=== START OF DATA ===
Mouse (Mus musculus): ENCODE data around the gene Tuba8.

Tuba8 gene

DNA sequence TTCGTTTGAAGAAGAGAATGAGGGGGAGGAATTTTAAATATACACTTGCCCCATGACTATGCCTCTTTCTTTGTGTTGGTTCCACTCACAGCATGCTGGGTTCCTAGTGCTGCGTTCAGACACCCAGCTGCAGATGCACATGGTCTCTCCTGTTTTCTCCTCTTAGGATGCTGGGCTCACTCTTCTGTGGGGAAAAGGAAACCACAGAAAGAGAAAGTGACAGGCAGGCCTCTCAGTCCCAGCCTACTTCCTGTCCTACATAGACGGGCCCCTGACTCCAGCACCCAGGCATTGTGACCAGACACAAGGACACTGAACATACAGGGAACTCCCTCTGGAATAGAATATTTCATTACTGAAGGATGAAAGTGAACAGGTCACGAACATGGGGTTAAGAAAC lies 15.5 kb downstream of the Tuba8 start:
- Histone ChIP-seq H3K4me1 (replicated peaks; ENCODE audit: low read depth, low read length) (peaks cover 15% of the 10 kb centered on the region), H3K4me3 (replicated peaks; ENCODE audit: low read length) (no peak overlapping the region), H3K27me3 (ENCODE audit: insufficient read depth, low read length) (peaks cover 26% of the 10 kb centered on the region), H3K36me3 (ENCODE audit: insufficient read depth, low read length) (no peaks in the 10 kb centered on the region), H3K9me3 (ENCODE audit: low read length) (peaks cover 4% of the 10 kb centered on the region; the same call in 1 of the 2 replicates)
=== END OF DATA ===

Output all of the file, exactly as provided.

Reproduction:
Mouse (Mus musculus): ENCODE data around the gene Tuba8.

Tuba8 gene

DNA sequence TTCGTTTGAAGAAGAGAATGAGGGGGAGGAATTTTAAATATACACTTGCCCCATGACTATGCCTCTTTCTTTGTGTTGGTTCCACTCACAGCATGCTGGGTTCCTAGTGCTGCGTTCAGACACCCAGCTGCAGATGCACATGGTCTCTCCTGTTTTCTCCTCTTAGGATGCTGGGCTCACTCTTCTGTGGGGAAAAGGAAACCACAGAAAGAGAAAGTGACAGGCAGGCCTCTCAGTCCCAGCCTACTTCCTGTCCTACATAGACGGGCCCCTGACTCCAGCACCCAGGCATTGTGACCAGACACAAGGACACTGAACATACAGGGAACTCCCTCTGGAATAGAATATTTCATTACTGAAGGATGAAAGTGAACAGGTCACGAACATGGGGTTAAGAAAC lies 15.5 kb downstream of the Tuba8 start:
- Histone ChIP-seq H3K4me1 (replicated peaks; ENCODE audit: low read depth, low read length) (peaks cover 15% of the 10 kb centered on the region), H3K4me3 (replicated peaks; ENCODE audit: low read length) (no peak overlapping the region), H3K27me3 (ENCODE audit: insufficient read depth, low read length) (peaks cover 26% of the 10 kb centered on the region), H3K36me3 (ENCODE audit: insufficient read depth, low read length) (no peaks in the 10 kb centered on the region), H3K9me3 (ENCODE audit: low read length) (peaks cover 4% of the 10 kb centered on the region; the same call in 1 of the 2 replicates)